Nov 11, 2005

Day [-1] : The intreprid travel planner

Diwali eve and the next morning we were off to London! We were as ready as we could be; we had clean clothes and even jackets.

It hadn’t been a good week but things were improving slightly. We had had heavy rains in the last few days causing train services to be disrupted. Bombs had gone off in terrorist attacks in Delhi. But I could hear the crackers going off outside for Diwali.

By way of preparation, I had asked a few friends for their recommendation.

JW (UK): If you are going to Bath you could also go to Cirencester. Roman ruins. Oh and York – Viking center. Wales there are a few great places to visit.

NT( UK): Hampton Court, Kensington Palace, Tower of London – don’t try to repatriate the crown jewels. Chatsworth – place similar to that of Mr.Darcy’s.

CV( India): Don't go to this place called Stonehenge. Waste of time.

SRP(India): You got to see Stonehenge.

Me: Perhaps I could do a Kipling tour, with his connections to India. Oh, how about Constable country? And perhaps Wales too? Shouldn’t I be seeing Southampton, after all that’s where the East India company ships docked?

CL(UK): Lake district. York. Try the gingerbread shop in Grasmere.

The itinerary had some basic outline but I had concluded that we should keep things flexible, create a backpacking quality to things. So I wasn't going to book any hotels, it was going to be a road trip. SR agreed cheerfully enough to drive, so I didn't have to plan ahead about trains and buses. My sprain after troubling me for three days, after multiple pain balms, had subsided into a dull throb whenever I turned sideways. At least it looked like I could turn and see the countryside pass by.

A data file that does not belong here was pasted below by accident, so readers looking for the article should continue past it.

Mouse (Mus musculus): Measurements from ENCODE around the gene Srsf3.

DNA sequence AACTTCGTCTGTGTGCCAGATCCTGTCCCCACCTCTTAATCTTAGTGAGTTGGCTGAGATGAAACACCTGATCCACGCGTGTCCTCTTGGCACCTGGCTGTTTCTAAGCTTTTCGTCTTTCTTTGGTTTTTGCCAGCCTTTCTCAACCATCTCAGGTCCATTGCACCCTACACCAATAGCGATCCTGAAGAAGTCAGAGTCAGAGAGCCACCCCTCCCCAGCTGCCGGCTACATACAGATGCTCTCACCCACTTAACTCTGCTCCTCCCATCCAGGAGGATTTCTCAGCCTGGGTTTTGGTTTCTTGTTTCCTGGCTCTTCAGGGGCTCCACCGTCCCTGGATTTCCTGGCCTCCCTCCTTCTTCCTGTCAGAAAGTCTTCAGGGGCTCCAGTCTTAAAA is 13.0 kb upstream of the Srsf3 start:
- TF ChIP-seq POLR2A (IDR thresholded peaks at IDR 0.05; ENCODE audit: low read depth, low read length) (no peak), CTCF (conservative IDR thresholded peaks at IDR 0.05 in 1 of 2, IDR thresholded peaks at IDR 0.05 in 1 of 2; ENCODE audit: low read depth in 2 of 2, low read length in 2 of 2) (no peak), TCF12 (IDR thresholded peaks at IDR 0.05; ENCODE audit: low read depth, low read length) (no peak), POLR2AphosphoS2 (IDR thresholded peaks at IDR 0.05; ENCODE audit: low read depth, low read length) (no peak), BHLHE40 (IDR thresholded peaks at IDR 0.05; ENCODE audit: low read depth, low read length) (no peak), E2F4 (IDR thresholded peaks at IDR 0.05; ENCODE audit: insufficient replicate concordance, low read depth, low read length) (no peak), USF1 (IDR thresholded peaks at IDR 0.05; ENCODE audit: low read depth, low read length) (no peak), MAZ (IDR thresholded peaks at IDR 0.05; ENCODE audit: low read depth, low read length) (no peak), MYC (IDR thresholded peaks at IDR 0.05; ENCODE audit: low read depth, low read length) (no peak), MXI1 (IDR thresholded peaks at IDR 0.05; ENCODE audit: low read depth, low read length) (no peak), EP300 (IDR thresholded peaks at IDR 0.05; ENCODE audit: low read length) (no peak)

I took my much-perused map and vague randomly scribbled notes, stuffed them into the bag and decided to settle for the night. The crackers were still going off, punctuated by boisterous drunken laughter.

CL had suggested I read Bill Bryson’s ‘Notes from a small island’. I had dutifully picked it up the previous day. This I opened now. It was nearing one and I had to leave around 3:30 in the morning. It looked like they weren’t going to stop any time soon, I might as well read.

Despite my map full of yellow lines, I had managed to not touch most of the places he refers to in the book. That put the first damper. I started reading. He says right in the second paragraph – ‘If you mention in the pub that you intend to drive from, say, Surrey to Cornwall, a distance that most Americans would happily go to get a taco, your companions will puff their cheeks look knowingly at each other as if to say, “Well now, that’s a bit of a tall order”‘.

Uh-oh. Could it be they were right?

November 11, 2005